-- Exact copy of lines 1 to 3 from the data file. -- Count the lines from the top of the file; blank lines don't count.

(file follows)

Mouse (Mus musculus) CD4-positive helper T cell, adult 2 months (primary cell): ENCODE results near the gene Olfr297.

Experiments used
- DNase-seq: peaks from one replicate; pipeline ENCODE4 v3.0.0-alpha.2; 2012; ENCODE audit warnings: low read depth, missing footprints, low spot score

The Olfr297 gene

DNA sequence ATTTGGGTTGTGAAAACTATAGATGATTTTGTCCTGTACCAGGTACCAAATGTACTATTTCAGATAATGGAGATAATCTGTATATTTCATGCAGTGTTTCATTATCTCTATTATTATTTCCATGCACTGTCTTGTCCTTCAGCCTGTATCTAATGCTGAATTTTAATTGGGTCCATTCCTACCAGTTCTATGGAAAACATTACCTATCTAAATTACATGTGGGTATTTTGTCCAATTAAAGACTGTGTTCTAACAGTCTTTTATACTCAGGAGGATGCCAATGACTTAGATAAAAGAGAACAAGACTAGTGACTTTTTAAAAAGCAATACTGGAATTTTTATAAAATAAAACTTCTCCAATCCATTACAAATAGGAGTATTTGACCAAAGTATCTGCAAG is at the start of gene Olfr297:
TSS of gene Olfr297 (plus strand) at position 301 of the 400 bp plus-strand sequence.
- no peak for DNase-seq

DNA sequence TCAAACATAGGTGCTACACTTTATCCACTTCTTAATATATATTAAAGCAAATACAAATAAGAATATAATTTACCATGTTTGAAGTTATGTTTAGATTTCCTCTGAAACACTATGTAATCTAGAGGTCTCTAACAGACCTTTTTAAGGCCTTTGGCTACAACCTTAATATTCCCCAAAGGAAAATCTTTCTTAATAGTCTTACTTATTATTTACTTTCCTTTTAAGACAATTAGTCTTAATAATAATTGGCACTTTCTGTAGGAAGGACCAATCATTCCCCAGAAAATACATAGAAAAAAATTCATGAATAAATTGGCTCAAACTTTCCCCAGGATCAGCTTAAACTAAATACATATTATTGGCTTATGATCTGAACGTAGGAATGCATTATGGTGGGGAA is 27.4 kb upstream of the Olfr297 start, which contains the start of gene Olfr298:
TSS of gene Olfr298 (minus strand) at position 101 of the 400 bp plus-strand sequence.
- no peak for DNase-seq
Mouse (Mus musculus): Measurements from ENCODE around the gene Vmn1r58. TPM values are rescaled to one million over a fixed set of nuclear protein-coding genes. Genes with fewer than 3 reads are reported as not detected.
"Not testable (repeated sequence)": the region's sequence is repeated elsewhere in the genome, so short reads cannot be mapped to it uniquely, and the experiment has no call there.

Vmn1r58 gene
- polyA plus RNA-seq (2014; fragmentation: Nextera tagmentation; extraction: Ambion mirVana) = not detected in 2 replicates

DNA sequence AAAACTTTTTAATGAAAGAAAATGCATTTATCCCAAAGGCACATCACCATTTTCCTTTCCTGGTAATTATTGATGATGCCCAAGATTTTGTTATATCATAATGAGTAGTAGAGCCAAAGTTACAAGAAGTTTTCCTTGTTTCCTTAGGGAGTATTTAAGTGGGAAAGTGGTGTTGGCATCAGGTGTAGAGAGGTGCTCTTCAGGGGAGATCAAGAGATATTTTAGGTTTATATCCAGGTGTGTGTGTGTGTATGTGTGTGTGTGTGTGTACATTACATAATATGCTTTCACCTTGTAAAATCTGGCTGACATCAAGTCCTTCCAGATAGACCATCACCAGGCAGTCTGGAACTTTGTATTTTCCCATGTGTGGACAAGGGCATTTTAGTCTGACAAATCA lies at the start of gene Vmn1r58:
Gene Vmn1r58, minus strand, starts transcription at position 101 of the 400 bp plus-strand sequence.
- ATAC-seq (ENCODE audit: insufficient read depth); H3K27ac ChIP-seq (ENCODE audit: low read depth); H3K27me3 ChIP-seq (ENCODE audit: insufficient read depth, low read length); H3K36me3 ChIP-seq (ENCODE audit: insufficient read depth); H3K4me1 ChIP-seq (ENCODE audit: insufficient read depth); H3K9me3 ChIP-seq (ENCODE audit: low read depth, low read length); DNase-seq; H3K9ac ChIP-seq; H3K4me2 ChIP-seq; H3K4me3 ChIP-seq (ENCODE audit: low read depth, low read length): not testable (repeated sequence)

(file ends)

Mouse (Mus musculus) CD4-positive helper T cell, adult 2 months (primary cell): ENCODE results near the gene Olfr297.

Experiments used
- DNase-seq: peaks from one replicate; pipeline ENCODE4 v3.0.0-alpha.2; 2012; ENCODE audit warnings: low read depth, missing footprints, low spot score